There is also grace that flows through the letter. The rules, albeit far more simplistic even than the 10 Commandments, stem from the Jewish tradition and law. Though the food laws in Leviticus stretch on for many chapters, and sexual ethics and practice are dealt with in much greater detail, the Gentile church are left fully knowing where their roots lie.

And then there is a simple beauty in the closing of the letter: “You will do well to avoid these things. Farewell.”

In the first sentence there is no condemnation or judgement, just encouragement, which will probably have been more effective than a categorical “Thou shalt not”. That’s not to say that it is in any way wishy-washy or half-baked; rather, there is a clear sense that these guidelines are for the benefit of the church members, rather than to appease a judgemental and vengeful God who arbitrarily casts commands around like seeds from a sower’s basket.

We use the word “Farewell” as a synonym of “goodbye”, a term of departure, but there is more to it here than that. To say to someone that you mean them to fare well means that you want them to face the world in good heart and with good outcomes. In the context of the instructions contained in the letter, there is an encouragement that following the Christian way is a challenge that is to be a positive one. You would hardly wish someone well if the hoops they had to jump through were too difficult or onerous, or downright impossible.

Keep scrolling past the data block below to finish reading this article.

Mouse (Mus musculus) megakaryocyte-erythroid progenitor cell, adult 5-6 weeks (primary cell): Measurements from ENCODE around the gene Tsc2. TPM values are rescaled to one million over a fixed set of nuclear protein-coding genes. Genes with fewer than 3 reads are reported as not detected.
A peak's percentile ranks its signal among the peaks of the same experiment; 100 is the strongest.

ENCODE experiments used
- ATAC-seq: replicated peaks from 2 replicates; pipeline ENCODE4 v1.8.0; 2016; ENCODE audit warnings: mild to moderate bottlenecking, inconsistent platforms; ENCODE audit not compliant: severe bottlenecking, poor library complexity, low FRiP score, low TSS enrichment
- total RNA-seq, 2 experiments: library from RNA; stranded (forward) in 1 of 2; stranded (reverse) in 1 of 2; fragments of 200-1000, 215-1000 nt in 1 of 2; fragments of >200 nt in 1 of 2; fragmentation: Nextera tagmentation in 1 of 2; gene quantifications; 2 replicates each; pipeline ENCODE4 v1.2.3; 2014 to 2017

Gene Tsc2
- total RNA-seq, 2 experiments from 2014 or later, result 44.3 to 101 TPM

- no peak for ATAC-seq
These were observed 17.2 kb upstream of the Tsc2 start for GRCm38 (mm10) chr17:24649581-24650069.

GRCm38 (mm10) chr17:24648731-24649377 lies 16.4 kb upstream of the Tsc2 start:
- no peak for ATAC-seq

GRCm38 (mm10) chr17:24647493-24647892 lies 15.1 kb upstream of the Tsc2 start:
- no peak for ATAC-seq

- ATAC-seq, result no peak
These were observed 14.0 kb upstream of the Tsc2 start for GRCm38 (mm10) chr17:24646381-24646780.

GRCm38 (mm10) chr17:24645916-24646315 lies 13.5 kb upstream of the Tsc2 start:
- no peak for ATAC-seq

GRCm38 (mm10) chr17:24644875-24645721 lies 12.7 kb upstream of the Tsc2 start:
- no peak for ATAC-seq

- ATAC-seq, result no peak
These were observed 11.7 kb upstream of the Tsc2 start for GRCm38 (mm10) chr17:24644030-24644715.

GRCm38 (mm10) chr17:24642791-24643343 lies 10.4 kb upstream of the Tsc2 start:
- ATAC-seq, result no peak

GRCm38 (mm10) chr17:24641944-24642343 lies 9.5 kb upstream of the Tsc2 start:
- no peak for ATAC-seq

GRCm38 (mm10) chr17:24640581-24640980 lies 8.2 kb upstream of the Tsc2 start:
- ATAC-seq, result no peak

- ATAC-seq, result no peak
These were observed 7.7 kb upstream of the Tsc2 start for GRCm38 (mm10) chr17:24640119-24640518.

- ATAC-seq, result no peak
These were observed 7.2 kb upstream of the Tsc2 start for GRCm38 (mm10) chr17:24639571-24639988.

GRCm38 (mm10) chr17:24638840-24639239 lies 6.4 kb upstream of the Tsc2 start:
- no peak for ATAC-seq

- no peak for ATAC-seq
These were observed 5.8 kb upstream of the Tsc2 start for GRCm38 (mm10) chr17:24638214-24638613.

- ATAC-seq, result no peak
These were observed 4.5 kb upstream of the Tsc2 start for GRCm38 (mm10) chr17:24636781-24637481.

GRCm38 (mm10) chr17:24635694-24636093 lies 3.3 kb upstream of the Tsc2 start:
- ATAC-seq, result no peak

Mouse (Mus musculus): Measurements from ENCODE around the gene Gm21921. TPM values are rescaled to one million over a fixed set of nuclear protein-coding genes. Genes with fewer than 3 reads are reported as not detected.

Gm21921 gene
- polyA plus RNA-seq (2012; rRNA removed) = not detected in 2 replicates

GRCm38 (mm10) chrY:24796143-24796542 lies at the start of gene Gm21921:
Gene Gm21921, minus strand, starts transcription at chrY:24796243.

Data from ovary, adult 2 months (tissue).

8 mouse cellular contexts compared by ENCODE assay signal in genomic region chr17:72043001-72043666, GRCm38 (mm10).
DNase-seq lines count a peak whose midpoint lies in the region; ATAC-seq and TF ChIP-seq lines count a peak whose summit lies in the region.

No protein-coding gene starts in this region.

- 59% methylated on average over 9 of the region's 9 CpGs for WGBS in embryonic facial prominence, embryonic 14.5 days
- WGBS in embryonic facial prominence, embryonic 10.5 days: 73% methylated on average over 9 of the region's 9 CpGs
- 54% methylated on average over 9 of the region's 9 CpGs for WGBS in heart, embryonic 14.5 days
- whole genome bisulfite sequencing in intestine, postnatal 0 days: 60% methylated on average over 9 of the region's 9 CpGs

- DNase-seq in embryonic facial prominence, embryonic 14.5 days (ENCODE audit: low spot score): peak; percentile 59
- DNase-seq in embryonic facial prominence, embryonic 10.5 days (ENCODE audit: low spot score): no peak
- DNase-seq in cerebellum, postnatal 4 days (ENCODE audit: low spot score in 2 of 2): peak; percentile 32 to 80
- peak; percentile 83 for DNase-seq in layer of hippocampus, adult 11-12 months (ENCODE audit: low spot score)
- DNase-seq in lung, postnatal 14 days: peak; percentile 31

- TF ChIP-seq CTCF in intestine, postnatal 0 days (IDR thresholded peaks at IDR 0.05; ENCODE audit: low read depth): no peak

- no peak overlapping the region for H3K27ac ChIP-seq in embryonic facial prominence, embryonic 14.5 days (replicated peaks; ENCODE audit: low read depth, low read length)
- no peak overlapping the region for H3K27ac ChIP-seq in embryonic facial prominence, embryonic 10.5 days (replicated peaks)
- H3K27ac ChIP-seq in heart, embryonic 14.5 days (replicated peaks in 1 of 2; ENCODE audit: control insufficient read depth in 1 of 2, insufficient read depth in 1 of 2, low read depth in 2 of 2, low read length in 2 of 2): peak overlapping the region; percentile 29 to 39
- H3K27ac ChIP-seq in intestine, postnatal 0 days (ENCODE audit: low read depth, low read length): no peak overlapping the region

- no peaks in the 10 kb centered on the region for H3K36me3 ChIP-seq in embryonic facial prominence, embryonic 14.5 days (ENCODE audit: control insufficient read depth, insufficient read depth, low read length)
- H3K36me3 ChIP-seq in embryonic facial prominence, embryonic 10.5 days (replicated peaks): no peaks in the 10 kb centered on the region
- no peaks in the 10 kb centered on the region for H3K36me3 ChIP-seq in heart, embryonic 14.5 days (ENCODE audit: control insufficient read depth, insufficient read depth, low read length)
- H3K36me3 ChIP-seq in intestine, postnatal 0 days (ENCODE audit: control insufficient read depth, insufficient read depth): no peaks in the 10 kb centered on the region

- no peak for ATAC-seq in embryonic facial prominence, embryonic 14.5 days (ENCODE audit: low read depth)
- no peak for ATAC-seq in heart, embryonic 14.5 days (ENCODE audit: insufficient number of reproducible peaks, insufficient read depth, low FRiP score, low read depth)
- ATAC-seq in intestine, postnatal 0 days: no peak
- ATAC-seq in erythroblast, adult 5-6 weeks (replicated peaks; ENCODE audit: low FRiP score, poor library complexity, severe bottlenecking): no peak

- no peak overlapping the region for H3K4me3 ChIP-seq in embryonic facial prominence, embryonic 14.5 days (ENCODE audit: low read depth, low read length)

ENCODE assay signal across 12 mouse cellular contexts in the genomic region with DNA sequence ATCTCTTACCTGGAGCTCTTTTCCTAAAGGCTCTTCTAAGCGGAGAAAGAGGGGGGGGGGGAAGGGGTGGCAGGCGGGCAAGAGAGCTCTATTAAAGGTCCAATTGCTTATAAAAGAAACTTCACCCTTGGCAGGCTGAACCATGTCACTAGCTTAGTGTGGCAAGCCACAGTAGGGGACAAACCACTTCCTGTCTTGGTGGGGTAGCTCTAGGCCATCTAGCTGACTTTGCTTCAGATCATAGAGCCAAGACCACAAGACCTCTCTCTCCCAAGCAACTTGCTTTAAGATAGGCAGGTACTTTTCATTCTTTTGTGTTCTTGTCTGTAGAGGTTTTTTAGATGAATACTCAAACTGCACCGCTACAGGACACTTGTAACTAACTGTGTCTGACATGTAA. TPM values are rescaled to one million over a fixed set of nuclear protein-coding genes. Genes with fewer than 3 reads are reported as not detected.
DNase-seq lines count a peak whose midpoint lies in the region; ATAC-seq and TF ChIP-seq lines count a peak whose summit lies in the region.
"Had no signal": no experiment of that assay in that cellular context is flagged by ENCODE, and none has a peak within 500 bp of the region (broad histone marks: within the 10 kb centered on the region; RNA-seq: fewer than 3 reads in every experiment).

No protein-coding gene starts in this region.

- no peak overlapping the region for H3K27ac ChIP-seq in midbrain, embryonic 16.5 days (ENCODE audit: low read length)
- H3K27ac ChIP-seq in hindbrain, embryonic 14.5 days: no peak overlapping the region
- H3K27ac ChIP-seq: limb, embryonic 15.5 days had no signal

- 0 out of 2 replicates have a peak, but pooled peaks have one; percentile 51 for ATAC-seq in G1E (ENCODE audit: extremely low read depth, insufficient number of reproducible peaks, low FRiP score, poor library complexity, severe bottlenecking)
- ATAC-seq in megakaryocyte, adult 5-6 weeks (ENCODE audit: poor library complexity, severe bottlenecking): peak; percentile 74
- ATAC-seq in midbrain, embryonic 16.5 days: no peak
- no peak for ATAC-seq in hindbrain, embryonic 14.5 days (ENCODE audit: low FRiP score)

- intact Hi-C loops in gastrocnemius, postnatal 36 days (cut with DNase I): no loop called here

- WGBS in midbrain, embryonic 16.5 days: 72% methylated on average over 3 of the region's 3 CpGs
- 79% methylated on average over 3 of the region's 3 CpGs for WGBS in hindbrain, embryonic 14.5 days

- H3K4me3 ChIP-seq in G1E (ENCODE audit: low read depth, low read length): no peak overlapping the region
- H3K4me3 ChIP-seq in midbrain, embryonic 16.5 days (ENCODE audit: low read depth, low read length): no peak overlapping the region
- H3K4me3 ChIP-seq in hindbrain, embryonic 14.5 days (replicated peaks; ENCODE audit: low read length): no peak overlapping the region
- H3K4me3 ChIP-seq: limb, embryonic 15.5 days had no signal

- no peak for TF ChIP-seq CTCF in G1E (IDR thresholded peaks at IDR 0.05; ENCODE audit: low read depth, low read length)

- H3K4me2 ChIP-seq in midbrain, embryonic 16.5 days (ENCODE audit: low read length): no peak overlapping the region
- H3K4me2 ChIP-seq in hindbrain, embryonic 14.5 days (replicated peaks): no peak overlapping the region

The family Graham are keen listeners to the BBC’s loosely cricketing-based podcast “Tailenders”. Hosted by (at the time of writing) the Radio 1 Breakfast Show DJ Greg James, guitarist from the defunct band The Maccabees Felix White and the world record wicket-taking fast bowler James Anderson, the show has a dedicated following of cricket-lovers and people who just like to feel they are being allowed to eavesdrop on 3 mates having a chat in a pub. They have a catchphrase that they use: every time you hear the phrase “Go well”, there is the response “Cheers”. The origins of this are to do with interviews seeming to finish in a similar vein and it has become a family favourite within the household. You might even notice that it cropped up occasionally in church on a Sunday morning (it makes a change from “Peace be with you”).

The reason that I bring this up is that the closing of the letter could be summarised using this same simple form: “Go well.” Whether the church responded with “Cheers” is undocumented, but the sentiment remains the same. The church community in Jerusalem wanted to build up their brothers and sisters in Antioch, to inspire and to bring life-affirming encouragement rather than life-limiting rules and restrictions.

So, that’s what we can distil from this today; an encouragement to be who God wants us to be, to act in the way God wants us to act and to do what God wants us to do, in the freedom of the Good News, within the limits of God’s love and grace. Not a case of “What can we get away with and still go to heaven” where anything goes as long as we hope that God doesn’t notice (he will), but rather let’s be realistic about who we are and what we’re capable of – the burden that God gives is promised to be light (c.f. Matthew 11:28-30), even if the life we live is hard. And, at this time when rules are less than clear, and certainly restrict the way we would want to live, that’s the best news we can hear.

Go well.


(Image by Andrew Martin from Pixabay)